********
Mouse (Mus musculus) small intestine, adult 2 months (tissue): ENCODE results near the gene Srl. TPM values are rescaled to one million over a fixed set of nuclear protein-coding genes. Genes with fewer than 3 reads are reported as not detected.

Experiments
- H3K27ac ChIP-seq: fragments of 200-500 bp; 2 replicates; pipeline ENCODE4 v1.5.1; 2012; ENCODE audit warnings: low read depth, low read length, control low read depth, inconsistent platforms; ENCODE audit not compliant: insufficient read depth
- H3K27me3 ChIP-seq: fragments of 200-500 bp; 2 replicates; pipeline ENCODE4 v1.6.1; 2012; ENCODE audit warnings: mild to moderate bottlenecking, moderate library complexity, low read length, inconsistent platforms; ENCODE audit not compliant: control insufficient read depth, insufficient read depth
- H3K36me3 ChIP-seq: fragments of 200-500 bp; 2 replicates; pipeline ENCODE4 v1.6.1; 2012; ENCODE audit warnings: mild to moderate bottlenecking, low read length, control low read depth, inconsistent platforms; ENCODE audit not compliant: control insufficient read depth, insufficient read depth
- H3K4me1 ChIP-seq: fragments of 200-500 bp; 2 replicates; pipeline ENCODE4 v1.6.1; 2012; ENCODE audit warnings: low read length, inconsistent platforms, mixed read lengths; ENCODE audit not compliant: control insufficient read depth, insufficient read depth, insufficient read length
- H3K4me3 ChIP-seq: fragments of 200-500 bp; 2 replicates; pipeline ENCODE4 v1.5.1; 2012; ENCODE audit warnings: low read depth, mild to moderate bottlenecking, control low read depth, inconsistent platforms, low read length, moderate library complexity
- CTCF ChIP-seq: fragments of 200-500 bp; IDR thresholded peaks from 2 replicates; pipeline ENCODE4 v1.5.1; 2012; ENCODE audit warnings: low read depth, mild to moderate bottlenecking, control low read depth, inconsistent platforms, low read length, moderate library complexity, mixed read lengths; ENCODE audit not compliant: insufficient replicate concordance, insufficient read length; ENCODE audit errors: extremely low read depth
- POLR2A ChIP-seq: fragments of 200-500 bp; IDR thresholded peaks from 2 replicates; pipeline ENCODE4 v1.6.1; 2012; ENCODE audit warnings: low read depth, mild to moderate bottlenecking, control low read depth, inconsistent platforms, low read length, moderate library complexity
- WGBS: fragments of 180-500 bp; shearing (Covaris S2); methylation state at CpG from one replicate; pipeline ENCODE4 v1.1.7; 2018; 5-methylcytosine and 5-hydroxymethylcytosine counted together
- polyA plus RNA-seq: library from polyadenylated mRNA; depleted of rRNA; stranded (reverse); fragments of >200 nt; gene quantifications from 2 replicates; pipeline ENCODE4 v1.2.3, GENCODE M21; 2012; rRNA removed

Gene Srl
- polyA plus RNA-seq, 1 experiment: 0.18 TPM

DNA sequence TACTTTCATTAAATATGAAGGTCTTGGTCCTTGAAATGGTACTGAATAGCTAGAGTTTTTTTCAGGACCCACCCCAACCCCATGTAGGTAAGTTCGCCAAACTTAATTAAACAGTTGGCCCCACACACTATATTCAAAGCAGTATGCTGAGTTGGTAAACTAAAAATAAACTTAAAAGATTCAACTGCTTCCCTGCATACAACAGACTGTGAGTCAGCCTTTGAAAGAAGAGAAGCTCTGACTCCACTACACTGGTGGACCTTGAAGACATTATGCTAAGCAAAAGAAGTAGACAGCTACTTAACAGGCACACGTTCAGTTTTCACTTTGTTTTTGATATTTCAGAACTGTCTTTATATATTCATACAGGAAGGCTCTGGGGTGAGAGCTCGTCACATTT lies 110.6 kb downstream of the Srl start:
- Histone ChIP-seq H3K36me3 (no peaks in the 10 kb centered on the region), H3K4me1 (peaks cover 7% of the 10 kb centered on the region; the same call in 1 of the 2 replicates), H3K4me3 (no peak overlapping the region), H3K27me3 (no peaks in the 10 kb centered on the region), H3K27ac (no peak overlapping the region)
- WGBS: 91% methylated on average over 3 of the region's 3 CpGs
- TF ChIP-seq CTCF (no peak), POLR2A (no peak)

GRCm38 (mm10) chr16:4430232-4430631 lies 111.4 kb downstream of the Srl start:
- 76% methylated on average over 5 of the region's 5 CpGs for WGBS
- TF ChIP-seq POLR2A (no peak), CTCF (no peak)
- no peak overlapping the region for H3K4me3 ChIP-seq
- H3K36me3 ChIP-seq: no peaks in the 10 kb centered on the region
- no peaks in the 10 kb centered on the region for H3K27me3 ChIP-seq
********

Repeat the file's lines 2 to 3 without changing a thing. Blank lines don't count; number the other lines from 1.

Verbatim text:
Experiments
- H3K27ac ChIP-seq: fragments of 200-500 bp; 2 replicates; pipeline ENCODE4 v1.5.1; 2012; ENCODE audit warnings: low read depth, low read length, control low read depth, inconsistent platforms; ENCODE audit not compliant: insufficient read depth